5. SERVE the pie with the caramel sauce. Garnish with extra toffee pieces and peanuts.

      

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    TIP OF THE DAY: Make Patriotic Ice Pops

    Red, White & Blue Ice Pops

    Blueberry Yogurt Pop

    Ice Pop Mold Substitute

    [1] Patriotic ice pops for July 4th (photo courtesy Zulka minimally processed sugars). [2] If you’re buying new molds, we prefer “groovy” ones like this style, from Tovolo. The pop is bluebery-yogurt; hence, a lighter color than the pure, puréed berries in photo #1. [3] No molds? Use a loaf plan and slice the pops! Here’s how from Lynne at And Then I Do The Dishes.

     

    If you have no plans this weekend, consider making something fun—like red, white and blue ice pops.

    The vivid colors in these pops (photo #1) come from berries, strawberries and coconut milk. The berry purées can be made using either fresh or frozen berries.

    Simply de-stem, wash and pat dry the fruits; then purée in the food processor [need we add, purée separately?).

    If you’re serving them to a sophisticated crowd, you can get creative with herbs and spices, e.g.:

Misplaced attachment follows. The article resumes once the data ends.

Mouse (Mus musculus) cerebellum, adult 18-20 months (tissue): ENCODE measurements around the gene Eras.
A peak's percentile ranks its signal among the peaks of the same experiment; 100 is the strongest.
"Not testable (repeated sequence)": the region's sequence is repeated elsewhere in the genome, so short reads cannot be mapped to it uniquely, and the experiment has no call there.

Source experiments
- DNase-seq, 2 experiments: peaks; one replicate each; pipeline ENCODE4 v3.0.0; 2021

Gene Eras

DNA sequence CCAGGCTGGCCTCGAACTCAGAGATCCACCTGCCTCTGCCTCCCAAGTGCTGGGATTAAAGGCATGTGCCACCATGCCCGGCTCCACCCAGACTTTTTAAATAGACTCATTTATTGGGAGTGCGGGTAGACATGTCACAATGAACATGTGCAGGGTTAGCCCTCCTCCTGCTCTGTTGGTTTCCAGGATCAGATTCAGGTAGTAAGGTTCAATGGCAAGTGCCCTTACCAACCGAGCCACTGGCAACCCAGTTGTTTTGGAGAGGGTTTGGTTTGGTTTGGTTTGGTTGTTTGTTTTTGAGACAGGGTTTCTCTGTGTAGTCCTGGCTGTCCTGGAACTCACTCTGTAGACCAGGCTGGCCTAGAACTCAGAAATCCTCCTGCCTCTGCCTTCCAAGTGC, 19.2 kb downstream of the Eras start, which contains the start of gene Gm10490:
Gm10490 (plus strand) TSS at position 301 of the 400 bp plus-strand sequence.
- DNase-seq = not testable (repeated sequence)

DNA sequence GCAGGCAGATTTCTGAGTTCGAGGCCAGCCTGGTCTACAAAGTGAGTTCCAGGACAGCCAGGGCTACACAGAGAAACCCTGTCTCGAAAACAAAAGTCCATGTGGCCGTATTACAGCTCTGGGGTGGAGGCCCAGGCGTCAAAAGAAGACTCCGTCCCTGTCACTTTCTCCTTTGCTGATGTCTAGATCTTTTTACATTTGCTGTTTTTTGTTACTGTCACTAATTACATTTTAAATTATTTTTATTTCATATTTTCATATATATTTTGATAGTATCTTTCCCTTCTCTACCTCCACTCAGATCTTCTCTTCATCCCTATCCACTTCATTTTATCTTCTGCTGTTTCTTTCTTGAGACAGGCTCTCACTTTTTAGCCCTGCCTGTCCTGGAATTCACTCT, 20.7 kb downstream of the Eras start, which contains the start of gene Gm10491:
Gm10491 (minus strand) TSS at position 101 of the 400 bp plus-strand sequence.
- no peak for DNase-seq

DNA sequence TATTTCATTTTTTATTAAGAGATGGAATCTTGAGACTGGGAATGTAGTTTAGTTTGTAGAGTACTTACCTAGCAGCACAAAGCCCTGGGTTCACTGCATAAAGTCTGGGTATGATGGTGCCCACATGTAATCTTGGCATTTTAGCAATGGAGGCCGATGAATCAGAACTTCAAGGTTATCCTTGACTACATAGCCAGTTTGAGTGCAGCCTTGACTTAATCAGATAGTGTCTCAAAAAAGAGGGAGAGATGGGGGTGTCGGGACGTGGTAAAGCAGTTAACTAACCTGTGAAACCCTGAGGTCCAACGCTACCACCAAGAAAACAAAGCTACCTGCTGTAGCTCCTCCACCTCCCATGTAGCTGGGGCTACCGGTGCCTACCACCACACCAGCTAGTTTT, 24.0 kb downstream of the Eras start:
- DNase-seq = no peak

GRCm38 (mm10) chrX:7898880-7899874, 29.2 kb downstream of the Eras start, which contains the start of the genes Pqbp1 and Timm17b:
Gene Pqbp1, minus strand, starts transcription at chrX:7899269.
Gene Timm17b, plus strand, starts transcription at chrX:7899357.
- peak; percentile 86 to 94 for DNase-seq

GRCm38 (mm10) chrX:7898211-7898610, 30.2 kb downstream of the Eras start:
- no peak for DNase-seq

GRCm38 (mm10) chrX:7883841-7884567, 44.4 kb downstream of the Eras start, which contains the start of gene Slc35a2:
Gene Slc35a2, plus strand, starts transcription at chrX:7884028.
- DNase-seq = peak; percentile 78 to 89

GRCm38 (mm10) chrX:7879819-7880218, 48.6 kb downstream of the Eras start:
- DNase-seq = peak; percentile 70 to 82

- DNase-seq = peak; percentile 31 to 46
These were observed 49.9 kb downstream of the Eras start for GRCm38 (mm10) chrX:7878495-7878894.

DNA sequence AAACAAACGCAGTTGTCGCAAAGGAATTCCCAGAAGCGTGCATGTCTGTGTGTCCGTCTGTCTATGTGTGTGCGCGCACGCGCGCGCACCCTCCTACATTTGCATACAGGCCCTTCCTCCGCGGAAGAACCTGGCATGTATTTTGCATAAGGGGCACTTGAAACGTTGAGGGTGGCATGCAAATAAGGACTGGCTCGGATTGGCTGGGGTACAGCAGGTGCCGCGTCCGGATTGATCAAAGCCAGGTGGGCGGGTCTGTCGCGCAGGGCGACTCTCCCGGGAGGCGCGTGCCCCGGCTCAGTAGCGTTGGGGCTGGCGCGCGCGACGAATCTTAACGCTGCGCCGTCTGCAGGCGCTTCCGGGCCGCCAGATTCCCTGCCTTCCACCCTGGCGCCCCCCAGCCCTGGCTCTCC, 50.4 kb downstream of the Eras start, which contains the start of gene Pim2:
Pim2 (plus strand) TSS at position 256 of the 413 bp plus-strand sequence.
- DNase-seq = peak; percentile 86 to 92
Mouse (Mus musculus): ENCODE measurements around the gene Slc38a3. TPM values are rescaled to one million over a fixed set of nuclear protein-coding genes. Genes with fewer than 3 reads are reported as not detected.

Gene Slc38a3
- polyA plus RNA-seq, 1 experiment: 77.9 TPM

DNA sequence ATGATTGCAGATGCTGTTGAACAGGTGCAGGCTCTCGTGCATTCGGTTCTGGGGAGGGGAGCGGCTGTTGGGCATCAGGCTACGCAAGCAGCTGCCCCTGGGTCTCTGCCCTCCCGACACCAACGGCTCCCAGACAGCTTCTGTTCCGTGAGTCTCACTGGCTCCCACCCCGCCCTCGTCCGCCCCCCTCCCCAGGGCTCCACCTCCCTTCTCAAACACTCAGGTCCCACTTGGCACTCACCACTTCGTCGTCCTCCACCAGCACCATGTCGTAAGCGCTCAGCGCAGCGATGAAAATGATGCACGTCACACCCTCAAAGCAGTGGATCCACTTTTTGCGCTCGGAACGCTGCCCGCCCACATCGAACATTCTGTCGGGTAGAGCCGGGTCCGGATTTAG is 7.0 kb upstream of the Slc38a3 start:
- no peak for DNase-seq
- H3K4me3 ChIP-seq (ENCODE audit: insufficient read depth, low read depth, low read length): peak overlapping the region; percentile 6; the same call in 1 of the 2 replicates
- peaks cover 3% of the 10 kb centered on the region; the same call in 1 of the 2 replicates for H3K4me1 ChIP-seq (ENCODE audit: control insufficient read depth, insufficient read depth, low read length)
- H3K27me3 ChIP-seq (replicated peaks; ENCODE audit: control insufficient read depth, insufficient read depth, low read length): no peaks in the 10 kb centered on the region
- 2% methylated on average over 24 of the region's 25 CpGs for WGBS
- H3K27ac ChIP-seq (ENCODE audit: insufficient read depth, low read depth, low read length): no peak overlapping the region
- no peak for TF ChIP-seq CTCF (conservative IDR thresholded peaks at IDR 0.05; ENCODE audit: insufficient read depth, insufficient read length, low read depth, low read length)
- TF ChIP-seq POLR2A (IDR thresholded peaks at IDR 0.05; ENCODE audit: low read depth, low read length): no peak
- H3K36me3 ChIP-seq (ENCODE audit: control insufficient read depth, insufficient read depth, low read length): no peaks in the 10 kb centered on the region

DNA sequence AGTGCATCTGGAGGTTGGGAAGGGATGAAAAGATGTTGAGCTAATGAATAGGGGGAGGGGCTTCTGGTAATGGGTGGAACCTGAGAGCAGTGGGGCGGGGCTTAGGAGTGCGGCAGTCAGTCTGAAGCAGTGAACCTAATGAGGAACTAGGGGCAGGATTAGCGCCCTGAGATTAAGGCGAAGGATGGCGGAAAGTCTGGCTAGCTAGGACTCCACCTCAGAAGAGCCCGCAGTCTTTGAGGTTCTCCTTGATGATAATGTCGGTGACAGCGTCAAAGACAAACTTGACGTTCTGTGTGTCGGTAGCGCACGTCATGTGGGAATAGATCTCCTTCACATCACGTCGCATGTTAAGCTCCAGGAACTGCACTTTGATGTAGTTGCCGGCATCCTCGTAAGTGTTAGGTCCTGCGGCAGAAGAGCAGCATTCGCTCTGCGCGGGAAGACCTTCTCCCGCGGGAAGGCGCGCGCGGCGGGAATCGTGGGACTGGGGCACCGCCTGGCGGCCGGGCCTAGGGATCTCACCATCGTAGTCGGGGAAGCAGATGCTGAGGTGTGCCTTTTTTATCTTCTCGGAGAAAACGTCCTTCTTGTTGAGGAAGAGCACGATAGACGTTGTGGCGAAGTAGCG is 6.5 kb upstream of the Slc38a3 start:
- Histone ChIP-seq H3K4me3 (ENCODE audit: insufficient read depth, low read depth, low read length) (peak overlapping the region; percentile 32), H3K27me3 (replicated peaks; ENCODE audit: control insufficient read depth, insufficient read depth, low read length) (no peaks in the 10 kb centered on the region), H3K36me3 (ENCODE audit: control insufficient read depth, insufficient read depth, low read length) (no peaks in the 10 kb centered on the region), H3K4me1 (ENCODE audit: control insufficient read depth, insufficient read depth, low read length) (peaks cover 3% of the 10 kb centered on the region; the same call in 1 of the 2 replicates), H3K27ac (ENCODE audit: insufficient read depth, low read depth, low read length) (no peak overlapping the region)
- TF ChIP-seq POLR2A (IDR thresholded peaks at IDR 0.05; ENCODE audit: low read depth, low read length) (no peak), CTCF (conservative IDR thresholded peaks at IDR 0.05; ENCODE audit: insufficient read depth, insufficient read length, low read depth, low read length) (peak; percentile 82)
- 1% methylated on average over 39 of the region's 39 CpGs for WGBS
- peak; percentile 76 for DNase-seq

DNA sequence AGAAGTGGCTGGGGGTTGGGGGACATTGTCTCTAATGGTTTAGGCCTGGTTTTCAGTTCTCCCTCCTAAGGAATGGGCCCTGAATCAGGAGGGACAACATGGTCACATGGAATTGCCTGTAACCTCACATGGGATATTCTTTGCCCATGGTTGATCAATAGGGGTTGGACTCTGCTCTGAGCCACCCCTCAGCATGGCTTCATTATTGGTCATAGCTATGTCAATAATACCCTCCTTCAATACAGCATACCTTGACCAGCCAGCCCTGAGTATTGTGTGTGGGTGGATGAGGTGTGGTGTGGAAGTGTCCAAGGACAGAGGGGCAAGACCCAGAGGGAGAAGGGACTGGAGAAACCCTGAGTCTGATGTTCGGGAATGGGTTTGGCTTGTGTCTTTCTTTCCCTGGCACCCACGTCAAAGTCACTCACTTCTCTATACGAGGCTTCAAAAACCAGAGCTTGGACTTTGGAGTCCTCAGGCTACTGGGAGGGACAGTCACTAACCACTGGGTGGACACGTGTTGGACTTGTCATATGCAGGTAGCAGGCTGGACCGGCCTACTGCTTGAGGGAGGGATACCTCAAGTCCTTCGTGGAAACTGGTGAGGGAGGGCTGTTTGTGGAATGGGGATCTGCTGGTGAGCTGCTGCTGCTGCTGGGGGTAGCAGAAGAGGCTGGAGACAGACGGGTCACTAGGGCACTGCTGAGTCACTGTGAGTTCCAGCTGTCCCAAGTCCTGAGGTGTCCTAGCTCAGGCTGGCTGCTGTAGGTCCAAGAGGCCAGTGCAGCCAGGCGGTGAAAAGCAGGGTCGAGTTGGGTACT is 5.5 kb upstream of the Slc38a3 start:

• Add cayenne or red chile flakes to the strawberry layer.
  • Add ginger to the white layer.
  • Adding basil or mint to the kiwi or blueberry layer.
  •  
    You don’t want a hodgepodge, so flavor only one layer. Our personal favorite: heat in the red layer.

    If you don’t want to use coconut milk, substitute plain or vanilla yogurt. If you use vanilla, don’t add additional sweetener.

    RECIPE: RED, WHITE & BLUE ICE POPS

    Ingredients For 10 Ice Pops

  • 1 cup strawberry purée, cold
  • 1 cup coconut milk, cold
  • 1 cup blueberry purée, cold
  • ½ cup sugar
  • ½ cup water
  •  
    Plus

  • 10 compartment ice pop mold (or substitute)
  • 10 wood sticks (if molds don’t have individual handles)
  •  
    Preparation

    1. MAKE the simple syrup: Bring water and sugar to a simmer in a small saucepan. Stir until sugar is dissolved and let cool.